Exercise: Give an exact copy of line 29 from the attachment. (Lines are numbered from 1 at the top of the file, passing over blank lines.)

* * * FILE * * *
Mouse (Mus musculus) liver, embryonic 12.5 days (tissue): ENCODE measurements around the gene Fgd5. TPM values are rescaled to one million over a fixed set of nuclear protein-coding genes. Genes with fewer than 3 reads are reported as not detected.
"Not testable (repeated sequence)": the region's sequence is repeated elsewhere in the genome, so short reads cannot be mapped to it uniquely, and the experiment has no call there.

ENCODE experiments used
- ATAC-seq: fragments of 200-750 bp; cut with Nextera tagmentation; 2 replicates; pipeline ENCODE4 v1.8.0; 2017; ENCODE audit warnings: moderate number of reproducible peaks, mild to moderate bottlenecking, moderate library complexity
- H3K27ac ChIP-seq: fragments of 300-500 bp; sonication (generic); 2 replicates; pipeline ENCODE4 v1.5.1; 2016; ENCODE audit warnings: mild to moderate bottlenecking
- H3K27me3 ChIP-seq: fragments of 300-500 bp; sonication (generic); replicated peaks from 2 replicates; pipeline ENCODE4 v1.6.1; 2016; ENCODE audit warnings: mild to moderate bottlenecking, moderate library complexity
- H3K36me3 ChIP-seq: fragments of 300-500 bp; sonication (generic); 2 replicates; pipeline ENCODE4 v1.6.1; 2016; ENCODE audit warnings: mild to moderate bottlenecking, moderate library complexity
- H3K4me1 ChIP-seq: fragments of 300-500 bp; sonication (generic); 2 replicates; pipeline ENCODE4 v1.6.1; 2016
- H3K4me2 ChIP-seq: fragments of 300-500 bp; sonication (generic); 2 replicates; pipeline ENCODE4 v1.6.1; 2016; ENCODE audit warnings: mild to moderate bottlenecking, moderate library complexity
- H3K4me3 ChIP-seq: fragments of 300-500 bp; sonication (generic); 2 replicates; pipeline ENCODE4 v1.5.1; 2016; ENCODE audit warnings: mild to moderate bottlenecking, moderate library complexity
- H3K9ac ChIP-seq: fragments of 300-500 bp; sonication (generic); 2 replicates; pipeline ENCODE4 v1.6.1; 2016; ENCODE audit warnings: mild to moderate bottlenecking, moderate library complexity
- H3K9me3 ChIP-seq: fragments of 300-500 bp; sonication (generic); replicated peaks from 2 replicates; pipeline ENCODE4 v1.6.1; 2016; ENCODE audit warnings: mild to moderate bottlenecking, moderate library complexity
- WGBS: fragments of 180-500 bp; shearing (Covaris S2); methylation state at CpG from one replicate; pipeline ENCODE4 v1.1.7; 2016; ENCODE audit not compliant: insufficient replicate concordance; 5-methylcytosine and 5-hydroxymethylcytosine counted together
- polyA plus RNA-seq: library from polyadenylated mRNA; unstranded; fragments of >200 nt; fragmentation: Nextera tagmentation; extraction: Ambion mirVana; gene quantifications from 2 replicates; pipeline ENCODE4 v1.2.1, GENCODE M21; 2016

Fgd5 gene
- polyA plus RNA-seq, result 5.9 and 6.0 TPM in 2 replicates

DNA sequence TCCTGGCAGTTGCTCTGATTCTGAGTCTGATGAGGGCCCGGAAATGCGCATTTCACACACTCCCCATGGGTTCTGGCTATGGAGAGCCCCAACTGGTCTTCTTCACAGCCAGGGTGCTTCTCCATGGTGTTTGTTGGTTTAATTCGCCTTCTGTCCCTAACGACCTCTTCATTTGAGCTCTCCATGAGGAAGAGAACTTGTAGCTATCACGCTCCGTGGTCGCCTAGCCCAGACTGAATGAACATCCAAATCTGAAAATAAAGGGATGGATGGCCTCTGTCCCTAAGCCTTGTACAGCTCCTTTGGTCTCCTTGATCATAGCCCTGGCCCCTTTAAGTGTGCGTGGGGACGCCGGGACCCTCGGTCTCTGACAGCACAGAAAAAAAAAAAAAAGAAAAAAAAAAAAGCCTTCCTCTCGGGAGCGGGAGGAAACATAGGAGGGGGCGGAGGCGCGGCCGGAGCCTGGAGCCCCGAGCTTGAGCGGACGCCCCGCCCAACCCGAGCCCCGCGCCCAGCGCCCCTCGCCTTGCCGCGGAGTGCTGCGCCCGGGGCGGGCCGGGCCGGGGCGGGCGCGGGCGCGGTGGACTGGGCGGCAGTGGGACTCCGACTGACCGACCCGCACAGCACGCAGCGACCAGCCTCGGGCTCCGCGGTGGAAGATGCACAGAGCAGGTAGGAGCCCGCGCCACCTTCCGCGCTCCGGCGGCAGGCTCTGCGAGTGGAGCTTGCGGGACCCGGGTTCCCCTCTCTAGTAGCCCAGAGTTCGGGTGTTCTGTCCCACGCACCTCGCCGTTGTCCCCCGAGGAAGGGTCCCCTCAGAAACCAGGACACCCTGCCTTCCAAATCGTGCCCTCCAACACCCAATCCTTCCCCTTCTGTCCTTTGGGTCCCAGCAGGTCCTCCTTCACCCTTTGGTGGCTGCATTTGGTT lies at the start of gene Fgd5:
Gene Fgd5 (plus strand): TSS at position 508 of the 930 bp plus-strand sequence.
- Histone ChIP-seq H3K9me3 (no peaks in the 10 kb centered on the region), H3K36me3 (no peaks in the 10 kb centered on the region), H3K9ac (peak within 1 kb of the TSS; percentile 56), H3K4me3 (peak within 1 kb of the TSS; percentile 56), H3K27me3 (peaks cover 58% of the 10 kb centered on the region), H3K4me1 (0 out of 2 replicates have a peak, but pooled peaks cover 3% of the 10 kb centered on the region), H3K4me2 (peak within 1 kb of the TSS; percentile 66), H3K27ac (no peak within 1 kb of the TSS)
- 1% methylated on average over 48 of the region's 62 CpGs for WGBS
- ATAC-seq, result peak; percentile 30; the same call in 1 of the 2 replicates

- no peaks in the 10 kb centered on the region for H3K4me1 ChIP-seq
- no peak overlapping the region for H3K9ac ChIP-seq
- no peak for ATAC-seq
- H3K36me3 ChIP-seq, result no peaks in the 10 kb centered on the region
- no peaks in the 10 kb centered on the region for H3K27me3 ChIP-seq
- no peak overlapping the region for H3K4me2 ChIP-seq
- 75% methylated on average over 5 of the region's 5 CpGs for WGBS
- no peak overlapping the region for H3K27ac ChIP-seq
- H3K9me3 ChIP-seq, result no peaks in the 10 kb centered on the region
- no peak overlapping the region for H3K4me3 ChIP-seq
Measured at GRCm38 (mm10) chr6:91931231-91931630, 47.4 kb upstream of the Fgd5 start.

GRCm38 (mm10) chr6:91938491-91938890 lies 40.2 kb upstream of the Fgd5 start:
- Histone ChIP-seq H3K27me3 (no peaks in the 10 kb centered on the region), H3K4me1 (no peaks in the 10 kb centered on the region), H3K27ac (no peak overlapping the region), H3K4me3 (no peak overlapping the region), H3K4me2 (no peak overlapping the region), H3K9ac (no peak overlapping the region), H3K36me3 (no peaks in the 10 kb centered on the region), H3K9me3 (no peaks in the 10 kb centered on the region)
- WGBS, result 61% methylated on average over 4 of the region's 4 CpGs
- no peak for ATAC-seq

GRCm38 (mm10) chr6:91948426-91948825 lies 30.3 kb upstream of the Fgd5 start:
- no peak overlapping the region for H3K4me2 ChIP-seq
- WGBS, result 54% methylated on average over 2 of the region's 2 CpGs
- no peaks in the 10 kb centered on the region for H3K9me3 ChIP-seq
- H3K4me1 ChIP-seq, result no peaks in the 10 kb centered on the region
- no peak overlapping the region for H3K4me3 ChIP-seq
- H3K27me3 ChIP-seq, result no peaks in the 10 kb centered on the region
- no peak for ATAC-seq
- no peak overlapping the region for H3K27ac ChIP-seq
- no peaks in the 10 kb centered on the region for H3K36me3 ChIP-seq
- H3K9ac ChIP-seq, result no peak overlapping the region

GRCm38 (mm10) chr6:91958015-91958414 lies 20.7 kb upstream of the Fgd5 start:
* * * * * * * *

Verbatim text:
- no peak overlapping the region for H3K27ac ChIP-seq